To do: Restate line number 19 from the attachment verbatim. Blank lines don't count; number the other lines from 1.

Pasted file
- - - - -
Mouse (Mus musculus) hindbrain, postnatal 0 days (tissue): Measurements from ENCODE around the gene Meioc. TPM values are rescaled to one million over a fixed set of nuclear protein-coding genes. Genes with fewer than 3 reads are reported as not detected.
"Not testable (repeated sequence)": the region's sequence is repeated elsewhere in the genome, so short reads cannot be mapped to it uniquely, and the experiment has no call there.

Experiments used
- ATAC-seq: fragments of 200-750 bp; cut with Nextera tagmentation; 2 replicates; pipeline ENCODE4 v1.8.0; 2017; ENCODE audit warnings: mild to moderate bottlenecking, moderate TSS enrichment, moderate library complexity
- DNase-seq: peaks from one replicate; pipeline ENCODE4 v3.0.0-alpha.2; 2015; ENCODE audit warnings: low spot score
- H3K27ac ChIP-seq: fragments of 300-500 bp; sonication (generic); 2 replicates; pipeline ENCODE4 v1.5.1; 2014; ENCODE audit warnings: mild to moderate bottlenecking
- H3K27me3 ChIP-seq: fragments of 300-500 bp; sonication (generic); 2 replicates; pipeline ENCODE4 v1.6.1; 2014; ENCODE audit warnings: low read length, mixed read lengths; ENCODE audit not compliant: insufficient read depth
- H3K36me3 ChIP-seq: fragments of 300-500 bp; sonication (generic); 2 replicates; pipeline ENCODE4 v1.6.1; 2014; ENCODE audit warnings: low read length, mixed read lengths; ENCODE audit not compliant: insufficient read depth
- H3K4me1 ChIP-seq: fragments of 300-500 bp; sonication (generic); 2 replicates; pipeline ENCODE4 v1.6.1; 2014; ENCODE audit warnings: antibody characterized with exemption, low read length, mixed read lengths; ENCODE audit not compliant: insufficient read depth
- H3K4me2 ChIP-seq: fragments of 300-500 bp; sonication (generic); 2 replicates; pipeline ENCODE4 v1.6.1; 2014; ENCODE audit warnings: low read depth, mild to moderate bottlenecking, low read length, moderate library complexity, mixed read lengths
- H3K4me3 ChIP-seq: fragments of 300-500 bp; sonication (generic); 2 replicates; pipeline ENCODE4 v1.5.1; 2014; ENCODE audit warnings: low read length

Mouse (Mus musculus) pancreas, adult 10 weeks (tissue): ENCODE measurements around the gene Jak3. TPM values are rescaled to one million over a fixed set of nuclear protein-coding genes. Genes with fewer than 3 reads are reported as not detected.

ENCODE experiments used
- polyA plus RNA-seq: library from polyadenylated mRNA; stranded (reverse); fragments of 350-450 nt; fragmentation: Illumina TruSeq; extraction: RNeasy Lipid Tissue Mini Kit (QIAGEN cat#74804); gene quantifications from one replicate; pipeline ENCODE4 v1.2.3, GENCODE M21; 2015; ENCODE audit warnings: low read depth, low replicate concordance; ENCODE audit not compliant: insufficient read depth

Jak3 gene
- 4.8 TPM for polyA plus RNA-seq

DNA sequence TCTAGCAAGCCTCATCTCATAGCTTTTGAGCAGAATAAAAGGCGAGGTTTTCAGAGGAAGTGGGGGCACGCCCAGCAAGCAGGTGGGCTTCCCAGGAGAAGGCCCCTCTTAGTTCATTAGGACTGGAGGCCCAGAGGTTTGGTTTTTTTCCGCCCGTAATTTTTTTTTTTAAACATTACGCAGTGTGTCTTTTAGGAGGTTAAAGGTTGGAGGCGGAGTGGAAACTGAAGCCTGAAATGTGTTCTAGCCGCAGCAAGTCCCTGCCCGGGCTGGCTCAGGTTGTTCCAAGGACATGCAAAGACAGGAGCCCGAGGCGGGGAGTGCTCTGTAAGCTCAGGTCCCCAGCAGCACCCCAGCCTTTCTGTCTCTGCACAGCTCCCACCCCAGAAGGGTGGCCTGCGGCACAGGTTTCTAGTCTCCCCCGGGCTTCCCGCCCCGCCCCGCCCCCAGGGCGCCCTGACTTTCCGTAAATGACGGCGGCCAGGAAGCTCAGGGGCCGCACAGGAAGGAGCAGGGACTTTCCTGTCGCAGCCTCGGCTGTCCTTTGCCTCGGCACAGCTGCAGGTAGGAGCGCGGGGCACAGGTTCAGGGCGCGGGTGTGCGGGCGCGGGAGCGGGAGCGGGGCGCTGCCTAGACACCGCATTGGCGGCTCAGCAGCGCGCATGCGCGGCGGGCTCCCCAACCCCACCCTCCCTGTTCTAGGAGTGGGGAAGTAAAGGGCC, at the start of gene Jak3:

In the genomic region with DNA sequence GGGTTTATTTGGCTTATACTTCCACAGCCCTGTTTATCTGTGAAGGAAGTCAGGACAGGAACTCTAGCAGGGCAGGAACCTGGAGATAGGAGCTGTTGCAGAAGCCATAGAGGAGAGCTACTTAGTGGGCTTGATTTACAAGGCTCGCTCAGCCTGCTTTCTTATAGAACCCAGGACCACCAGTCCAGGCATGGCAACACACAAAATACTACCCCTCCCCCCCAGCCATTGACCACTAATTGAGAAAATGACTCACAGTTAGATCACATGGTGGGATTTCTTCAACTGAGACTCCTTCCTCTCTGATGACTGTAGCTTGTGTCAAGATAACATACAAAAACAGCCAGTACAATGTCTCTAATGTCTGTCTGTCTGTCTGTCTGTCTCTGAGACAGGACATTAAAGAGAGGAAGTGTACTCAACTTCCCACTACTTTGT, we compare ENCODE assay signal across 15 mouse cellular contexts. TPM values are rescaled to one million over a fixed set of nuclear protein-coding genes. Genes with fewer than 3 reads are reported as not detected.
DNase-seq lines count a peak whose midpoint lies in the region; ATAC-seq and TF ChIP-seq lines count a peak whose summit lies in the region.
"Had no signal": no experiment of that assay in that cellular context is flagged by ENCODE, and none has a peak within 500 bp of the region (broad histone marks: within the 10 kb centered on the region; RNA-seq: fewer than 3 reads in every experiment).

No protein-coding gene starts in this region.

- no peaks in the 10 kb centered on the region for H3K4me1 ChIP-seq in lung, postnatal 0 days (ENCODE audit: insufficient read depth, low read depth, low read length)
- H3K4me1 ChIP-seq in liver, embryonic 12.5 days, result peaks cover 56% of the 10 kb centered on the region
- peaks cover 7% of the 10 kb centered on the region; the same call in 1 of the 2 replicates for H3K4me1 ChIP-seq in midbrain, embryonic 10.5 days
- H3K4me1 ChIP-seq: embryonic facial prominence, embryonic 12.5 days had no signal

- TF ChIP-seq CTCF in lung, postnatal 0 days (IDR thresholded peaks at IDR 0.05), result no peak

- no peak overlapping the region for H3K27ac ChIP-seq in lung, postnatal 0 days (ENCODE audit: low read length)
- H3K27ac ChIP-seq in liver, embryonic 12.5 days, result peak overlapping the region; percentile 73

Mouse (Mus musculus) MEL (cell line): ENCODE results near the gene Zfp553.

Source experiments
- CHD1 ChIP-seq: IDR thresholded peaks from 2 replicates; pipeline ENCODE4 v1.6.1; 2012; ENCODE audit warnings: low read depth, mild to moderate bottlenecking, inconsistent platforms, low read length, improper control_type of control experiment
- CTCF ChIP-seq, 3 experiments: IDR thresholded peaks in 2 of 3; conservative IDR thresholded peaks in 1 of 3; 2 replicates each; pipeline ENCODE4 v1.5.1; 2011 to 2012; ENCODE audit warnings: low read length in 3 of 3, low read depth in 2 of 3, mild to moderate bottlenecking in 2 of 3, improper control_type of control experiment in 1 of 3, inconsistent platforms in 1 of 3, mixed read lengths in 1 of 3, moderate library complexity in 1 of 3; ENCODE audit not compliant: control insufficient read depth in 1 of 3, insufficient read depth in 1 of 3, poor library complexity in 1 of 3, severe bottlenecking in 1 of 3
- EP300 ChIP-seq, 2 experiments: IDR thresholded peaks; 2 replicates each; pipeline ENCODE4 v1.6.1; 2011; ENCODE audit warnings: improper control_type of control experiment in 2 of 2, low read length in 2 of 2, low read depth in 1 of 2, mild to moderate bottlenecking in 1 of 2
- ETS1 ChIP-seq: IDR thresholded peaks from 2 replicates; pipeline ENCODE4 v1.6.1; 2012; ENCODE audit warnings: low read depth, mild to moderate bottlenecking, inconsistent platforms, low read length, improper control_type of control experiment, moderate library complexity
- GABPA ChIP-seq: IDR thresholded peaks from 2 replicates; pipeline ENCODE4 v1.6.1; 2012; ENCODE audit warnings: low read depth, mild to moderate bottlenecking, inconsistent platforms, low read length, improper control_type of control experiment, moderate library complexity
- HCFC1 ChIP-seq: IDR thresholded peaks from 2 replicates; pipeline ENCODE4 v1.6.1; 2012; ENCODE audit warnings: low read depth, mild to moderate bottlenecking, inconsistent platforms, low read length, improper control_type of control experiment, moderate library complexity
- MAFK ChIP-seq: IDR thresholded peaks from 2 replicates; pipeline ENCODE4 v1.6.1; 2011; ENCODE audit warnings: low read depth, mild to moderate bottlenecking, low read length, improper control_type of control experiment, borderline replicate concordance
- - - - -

DNase-seq lines count a peak whose midpoint lies in the region; ATAC-seq and TF ChIP-seq lines count a peak whose summit lies in the region.